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Mount senior set sights on Air Force Academy

Elizabeth Hunter credits MSM’s rigors for military prep

Published: May 30, 2024   
Elizabeth Hunter, 18, stands inside the chapel at Mount St. Mary Academy in Little Rock. This summer, she’ll begin studying at the U.S. Air Force Academy. (Katie Zakrzewski)

There isn’t much that Elizabeth Hunter doesn’t do. 

The senior at Mount St. Mary Academy in Little Rock is involved in her school, church and community. 

In addition to being in the top five graduating seniors, Hunter is an active member of the Rockettes dance team, Belle Ambassadors, Chess Club, Book Club, College Coordinators Club and National Honor Society. She has also helped plan retreats and events for her class and MSM and is one of the student tour leaders for open house days. 

“I'm an extremely involved person. I love Mount with my whole heart,” Hunter said. “And that's what makes it so bittersweet right now — leaving — because I poured I feel like my heart and soul into the school. And not just because it's good for me getting into college, my career — but I truly cared.”

She is active in the youth program at her church, Annunciation Greek Orthodox Church in Little Rock.

“I think my faith has been the factor that has gotten me through high school most of my life,” Hunter said. “Because I would not be able to do this without knowing that there is someone who always loves me, who always cares about me. At the end of the day, I can turn to God and know that he has given me the strength and ability to accomplish so many insane tasks that I can't even remember all of them right now.”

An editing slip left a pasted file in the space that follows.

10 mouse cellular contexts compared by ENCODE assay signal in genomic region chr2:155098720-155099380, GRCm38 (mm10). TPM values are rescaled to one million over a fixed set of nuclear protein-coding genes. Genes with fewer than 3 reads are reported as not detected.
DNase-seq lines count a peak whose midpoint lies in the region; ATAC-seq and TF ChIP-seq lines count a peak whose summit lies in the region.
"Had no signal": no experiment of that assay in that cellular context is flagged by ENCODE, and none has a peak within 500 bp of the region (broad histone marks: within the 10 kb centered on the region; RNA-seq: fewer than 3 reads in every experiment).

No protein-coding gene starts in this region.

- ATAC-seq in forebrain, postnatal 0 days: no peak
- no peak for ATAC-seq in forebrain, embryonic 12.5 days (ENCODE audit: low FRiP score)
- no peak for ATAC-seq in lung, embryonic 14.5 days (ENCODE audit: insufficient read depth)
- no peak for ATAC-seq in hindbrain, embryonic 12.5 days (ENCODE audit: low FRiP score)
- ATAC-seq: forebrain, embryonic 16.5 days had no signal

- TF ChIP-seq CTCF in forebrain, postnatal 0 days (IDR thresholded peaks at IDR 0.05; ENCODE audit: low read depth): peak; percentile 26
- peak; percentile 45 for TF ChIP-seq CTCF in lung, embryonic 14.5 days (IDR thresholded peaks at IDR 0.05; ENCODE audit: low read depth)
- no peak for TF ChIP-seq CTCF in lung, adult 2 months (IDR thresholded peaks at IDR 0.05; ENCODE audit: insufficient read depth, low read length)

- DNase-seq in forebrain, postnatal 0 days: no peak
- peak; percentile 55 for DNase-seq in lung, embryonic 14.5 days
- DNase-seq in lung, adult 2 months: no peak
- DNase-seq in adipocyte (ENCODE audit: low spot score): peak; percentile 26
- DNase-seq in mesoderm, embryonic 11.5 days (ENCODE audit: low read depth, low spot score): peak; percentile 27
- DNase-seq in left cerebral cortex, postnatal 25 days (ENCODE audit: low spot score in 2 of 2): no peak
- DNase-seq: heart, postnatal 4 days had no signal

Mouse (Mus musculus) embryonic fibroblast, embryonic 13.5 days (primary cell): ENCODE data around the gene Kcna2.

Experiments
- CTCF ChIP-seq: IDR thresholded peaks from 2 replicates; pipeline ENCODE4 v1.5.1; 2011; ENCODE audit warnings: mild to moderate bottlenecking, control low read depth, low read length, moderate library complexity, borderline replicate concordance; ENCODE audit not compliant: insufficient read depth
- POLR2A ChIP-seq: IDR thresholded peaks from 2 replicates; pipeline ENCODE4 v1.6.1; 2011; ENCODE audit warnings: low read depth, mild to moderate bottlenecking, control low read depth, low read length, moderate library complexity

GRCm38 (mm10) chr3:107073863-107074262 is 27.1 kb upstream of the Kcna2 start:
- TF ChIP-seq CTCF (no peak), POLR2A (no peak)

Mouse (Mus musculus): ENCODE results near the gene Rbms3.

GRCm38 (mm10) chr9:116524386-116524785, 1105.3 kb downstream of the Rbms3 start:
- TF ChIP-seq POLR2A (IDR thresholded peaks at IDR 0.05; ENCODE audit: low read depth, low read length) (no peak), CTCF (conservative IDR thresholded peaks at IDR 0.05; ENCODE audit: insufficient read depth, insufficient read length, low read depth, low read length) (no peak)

Hunter will be leaving June 22 to attend the U.S. Air Force Academy with the goal of becoming a pilot. Hunter isn’t the first in her family to pursue this ambitious goal — her father, Mark, is a retired Air Force pilot and currently serves as a C-130J instructor pilot at the Little Rock Air Force Base.

Hunter laughs as she explains she was always destined for a military academy, given her strict personal regimen, the hard work she put in at Mount and her love of uniforms. But even more compelling is Hunter’s heart for service. 

“I want to do all the things I do,” Hunter said. “So when the time came, and I was like, ‘Do I want to be a dentist? Do I want to go into education? Do I want to be a zoologist?’ … I realized that service was the answer. And it had always been with me in the image of my dad and family members. … And it's just that those people have inspired me to be that way.”

For Hunter, it was encouragement — not pressure — that led her to flourish. 

“Motivation comes in many forms. And my parents, they've always said, ‘We don't care what you do. You could go to McDonald's and flip burgers, but you better be the best burger flipper,’” Hunter said with a laugh. “And so it's not the pressure, it's the encouragement. I think it’s that encouragement from my parents and … who I aspire to be. That means people in my church, people in the media who I highly respect, my teachers who obviously have a passion for what they do or they would not be here. Those are the people who have like shown me that my work is worth it.”

Bishop Taylor wants you to know more about your faith and the Church: Read Arkansas Catholic's free digital edition.

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